The guidelines emphasise the importance of building strength and balance for adults, and include recommendations for pregnant women, new mothers and disabled people
New guidance issued today by the UK Chief Medical Officers emphasises the importance of building strength and balance for adults, as well as focusing on cardiovascular exercise.
Falls are the main reason older people are taken to A&E, and could be avoided through daily activities such as brisk walking, carrying heavy shopping, climbing stairs, swimming and gardening.
There is strong evidence that physical activity protects against a range of chronic conditions. Meeting the guidelines can reduce the risk of:
type 2 diabetes by 40%
coronary heart disease by 35%
depression by 30%
The new guidelines are an update to those released in 2011, but the overall message remains the same: any activity is better than none, and more is better still.
Under the new guidelines, adults are advised to undertake strength-based exercise at least 2 days a week. This can help delay the natural decline in muscle mass and bone density that starts from around age 50. It is believed that this is a major reason why older people lose their ability to carry out daily tasks.
The guidance advises on safe levels of activity for pregnant women and new mothers, and the many benefits that this can bring as long as they listen to their body and speak to their health professional. A moderate amount of exercise for new mothers is proven to help them:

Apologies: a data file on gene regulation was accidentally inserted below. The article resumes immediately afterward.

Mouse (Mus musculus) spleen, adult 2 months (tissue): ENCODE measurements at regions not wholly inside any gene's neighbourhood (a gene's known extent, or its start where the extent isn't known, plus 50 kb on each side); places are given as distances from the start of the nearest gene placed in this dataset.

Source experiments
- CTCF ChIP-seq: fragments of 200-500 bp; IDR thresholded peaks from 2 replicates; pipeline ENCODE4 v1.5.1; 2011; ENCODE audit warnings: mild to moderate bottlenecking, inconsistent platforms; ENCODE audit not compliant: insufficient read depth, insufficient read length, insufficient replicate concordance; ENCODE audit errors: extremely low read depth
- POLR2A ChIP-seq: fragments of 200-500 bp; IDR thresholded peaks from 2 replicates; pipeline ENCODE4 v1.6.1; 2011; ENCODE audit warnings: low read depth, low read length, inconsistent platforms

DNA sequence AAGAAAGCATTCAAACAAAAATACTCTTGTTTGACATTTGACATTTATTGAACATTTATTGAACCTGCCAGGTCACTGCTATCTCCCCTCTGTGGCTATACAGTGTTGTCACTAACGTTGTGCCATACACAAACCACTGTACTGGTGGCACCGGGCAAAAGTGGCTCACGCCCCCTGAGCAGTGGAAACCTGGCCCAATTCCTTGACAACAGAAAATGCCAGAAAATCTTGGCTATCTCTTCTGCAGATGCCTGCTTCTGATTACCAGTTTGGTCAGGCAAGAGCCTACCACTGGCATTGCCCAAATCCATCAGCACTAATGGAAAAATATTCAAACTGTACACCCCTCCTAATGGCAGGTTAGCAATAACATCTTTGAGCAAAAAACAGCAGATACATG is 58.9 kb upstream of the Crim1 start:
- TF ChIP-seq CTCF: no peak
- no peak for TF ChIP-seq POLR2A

ease back pain
reduce the risk of gestational diabetes
New advice is also available to encourage good development in babies and children, with the UK Chief Medical Officers recommending lots of ‘tummy time’.
As much active play as possible in children under 5 is encouraged, and older children are recommended to be active for an average of 60 minutes a day across the week. To support this, the government will work with nurseries to find fun opportunities for young children to exercise during the day through the new Daily Toddle initiative.
Chief Medical Officer for England, Professor Dame Sally Davies, said:
Physical activity is an under-appreciated asset in our clinical arsenal. It is cheap and brings a long list of health benefits. As we age, our muscles weaken and we can become stiff, leading to falls and difficulty performing everyday activities.
Physical activity can prevent fragility and support mobility in old age. By keeping active, both throughout the day and also through hobbies, we can slow muscle and bone decline, ultimately keeping us independent for longer.